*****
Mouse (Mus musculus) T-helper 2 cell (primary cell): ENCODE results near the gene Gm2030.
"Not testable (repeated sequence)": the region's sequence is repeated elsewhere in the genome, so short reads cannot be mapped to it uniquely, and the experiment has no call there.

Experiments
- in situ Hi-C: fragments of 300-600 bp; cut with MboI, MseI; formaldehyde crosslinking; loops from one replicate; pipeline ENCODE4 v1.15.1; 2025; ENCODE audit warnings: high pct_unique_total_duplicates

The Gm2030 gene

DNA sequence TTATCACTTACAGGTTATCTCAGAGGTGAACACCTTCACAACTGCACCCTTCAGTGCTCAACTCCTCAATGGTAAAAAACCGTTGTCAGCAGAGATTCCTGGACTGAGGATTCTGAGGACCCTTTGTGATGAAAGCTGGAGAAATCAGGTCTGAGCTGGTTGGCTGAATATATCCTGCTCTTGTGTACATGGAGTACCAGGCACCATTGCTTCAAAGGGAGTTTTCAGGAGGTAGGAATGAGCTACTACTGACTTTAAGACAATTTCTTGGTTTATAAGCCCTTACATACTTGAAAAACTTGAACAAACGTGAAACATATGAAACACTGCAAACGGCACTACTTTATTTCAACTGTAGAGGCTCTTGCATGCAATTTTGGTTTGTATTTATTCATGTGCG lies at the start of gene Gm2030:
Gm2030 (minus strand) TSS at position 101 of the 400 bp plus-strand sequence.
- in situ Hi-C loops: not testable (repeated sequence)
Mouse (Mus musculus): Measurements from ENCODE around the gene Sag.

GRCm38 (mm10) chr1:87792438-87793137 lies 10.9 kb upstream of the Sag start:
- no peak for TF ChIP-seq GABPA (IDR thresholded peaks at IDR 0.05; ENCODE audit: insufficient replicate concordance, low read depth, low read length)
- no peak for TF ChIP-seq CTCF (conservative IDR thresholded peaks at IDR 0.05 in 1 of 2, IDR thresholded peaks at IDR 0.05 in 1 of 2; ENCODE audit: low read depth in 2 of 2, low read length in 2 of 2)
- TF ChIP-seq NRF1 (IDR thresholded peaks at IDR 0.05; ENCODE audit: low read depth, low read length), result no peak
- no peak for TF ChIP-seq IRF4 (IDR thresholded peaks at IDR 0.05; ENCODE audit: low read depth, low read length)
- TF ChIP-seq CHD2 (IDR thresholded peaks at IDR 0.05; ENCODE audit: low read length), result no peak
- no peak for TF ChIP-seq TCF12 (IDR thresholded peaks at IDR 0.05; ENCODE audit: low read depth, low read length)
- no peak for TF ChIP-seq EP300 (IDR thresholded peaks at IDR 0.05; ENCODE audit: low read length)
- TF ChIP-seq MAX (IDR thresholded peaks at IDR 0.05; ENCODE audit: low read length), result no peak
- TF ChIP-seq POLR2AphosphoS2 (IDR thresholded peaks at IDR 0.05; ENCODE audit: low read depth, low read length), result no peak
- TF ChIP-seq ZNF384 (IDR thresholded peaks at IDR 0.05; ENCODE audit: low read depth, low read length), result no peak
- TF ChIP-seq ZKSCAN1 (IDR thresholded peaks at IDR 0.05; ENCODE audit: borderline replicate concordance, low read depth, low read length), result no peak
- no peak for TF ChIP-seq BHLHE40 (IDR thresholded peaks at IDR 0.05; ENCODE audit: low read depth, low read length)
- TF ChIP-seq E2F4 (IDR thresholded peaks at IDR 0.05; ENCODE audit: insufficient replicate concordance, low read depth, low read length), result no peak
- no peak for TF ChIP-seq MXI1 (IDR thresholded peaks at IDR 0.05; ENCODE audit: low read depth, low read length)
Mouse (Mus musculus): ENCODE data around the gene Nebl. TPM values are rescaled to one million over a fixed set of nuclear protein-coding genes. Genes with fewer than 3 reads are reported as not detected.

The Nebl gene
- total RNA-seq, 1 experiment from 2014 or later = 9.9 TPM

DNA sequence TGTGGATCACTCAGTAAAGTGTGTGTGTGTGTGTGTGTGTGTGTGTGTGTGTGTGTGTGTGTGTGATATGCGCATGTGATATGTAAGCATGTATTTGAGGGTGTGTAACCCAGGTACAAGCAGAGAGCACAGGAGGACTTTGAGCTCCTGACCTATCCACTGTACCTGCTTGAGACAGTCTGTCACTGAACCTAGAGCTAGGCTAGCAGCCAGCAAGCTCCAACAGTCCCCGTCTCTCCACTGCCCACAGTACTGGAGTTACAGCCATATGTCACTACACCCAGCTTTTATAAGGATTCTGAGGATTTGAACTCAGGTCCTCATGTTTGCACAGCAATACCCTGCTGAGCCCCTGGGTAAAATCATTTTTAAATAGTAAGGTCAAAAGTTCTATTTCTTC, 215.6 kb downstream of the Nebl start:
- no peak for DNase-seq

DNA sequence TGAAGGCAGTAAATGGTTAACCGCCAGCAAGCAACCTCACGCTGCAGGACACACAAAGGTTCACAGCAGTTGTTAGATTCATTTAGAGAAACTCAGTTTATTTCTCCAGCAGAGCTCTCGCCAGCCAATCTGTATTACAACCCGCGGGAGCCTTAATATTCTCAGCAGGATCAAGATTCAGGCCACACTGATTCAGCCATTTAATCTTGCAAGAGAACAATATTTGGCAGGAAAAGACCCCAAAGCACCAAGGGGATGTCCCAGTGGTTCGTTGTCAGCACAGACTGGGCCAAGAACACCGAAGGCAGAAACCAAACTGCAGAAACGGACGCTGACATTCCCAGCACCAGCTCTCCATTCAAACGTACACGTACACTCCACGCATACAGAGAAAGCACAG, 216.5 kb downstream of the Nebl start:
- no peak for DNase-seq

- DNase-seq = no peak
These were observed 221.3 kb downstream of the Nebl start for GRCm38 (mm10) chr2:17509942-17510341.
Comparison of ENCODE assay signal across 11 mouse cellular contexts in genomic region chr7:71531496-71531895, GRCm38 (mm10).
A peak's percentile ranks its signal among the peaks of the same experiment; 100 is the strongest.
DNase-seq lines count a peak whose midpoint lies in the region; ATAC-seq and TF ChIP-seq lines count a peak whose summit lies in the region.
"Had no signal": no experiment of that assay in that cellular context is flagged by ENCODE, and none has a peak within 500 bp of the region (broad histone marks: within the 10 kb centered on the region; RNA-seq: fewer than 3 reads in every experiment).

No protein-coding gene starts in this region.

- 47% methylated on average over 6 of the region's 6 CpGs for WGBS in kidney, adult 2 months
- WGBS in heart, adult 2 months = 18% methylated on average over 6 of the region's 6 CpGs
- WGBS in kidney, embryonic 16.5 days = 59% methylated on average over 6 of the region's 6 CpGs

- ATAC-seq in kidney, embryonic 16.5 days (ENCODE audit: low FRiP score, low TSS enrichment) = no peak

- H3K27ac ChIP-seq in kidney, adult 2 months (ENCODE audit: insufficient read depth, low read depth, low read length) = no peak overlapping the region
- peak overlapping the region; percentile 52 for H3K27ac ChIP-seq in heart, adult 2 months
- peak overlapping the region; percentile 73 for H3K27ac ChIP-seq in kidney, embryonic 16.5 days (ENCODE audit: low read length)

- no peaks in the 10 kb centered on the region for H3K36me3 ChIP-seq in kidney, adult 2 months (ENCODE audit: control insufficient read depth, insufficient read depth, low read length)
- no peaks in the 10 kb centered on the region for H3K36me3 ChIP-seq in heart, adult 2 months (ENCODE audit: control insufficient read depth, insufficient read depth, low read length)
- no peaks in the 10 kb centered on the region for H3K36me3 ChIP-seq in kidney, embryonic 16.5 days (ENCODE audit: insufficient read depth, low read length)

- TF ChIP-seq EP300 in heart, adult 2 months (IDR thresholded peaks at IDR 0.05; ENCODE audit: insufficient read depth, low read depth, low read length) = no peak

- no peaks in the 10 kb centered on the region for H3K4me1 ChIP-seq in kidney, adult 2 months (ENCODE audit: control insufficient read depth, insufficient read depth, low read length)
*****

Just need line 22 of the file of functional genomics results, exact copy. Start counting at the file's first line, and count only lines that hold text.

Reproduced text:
- no peak for TF ChIP-seq BHLHE40 (IDR thresholded peaks at IDR 0.05; ENCODE audit: low read depth, low read length)